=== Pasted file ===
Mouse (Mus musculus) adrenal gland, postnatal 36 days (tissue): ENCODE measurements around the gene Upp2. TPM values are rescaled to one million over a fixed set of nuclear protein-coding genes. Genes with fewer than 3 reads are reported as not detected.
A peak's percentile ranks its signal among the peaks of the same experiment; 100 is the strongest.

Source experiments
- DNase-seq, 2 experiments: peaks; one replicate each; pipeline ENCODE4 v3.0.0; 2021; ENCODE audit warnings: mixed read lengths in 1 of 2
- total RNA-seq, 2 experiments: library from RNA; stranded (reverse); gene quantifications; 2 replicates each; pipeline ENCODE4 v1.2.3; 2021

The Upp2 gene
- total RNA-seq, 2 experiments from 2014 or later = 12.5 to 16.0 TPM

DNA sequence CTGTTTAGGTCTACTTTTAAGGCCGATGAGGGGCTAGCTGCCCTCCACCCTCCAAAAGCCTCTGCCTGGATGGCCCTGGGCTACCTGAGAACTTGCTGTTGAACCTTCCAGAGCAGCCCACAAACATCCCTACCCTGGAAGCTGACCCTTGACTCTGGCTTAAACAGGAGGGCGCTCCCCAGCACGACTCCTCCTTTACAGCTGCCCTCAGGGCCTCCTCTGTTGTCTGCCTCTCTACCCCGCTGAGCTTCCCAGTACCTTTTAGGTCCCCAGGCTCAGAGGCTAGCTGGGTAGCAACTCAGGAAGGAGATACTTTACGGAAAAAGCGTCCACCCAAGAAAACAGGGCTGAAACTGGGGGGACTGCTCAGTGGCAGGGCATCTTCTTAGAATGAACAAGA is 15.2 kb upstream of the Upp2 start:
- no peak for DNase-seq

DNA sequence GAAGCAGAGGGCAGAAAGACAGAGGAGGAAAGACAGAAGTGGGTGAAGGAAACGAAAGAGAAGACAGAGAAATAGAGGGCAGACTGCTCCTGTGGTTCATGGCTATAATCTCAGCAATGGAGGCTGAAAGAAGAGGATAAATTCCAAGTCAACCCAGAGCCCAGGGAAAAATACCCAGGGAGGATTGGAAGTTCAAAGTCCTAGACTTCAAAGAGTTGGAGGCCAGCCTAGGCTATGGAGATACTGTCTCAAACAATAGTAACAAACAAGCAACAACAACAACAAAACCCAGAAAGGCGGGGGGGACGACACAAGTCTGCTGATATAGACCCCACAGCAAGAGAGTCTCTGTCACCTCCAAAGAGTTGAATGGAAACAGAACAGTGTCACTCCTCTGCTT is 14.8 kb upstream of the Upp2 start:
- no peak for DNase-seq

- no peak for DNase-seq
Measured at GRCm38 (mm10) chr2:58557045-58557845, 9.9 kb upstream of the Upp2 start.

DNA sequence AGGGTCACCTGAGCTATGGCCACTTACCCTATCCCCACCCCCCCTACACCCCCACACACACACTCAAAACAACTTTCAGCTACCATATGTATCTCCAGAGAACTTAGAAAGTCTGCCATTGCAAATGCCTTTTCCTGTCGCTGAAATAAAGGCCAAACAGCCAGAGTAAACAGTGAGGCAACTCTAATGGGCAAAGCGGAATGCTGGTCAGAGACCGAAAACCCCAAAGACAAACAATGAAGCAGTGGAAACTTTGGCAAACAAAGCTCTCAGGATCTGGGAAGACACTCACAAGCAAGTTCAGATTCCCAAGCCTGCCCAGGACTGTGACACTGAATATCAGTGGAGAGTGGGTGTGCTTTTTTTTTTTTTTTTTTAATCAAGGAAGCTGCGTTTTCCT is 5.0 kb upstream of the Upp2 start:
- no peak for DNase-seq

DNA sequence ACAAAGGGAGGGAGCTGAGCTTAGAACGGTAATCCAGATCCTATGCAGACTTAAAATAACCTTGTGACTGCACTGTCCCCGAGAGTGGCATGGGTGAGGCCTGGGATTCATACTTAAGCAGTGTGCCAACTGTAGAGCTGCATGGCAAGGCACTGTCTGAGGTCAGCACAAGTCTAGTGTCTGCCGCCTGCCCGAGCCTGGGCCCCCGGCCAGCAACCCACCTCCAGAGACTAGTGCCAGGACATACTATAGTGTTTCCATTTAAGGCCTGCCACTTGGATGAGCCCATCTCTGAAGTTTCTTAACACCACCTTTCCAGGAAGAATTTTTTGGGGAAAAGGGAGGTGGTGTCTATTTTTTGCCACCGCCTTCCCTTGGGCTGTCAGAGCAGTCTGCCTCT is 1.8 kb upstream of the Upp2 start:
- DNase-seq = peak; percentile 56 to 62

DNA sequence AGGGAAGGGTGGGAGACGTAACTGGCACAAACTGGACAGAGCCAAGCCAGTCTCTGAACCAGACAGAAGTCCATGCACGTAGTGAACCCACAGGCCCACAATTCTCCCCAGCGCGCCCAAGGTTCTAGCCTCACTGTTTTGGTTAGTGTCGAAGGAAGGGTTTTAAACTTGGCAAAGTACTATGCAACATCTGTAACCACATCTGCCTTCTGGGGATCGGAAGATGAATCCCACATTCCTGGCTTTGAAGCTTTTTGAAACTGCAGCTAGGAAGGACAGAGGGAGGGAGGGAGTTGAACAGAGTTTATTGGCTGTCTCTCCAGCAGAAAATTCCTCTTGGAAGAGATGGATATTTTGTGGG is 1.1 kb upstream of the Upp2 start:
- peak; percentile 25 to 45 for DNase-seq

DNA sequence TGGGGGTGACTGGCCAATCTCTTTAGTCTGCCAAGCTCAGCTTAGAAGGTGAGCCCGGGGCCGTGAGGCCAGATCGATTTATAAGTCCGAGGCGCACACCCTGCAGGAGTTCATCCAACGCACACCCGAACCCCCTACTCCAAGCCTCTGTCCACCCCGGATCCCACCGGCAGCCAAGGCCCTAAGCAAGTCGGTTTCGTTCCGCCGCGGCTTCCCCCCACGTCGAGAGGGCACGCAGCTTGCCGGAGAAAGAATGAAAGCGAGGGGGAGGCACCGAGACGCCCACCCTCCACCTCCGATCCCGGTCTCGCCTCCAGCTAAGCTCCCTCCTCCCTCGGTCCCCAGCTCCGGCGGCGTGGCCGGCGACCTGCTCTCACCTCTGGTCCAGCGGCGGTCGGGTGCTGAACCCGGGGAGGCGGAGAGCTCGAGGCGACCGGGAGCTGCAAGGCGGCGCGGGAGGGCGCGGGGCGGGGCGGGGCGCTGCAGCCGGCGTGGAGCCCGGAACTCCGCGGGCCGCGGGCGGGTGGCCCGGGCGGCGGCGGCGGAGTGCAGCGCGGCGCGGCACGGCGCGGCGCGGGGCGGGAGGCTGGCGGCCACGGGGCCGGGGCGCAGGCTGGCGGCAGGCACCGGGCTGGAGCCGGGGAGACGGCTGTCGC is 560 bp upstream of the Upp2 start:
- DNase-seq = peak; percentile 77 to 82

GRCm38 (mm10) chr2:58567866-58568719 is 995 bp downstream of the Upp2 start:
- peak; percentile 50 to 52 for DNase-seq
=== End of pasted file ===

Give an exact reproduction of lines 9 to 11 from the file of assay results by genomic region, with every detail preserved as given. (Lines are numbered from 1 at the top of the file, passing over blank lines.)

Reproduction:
- no peak for DNase-seq

DNA sequence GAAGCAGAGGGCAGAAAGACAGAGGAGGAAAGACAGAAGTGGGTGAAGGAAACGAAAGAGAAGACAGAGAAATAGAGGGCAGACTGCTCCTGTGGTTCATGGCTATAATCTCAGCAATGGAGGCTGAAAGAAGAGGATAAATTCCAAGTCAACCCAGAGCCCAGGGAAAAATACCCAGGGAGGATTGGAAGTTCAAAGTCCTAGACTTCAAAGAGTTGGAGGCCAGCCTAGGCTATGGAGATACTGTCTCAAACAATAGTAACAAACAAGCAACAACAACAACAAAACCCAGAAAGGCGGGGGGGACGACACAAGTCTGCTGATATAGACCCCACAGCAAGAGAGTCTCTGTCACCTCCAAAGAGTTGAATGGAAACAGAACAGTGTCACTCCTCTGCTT is 14.8 kb upstream of the Upp2 start:
- no peak for DNase-seq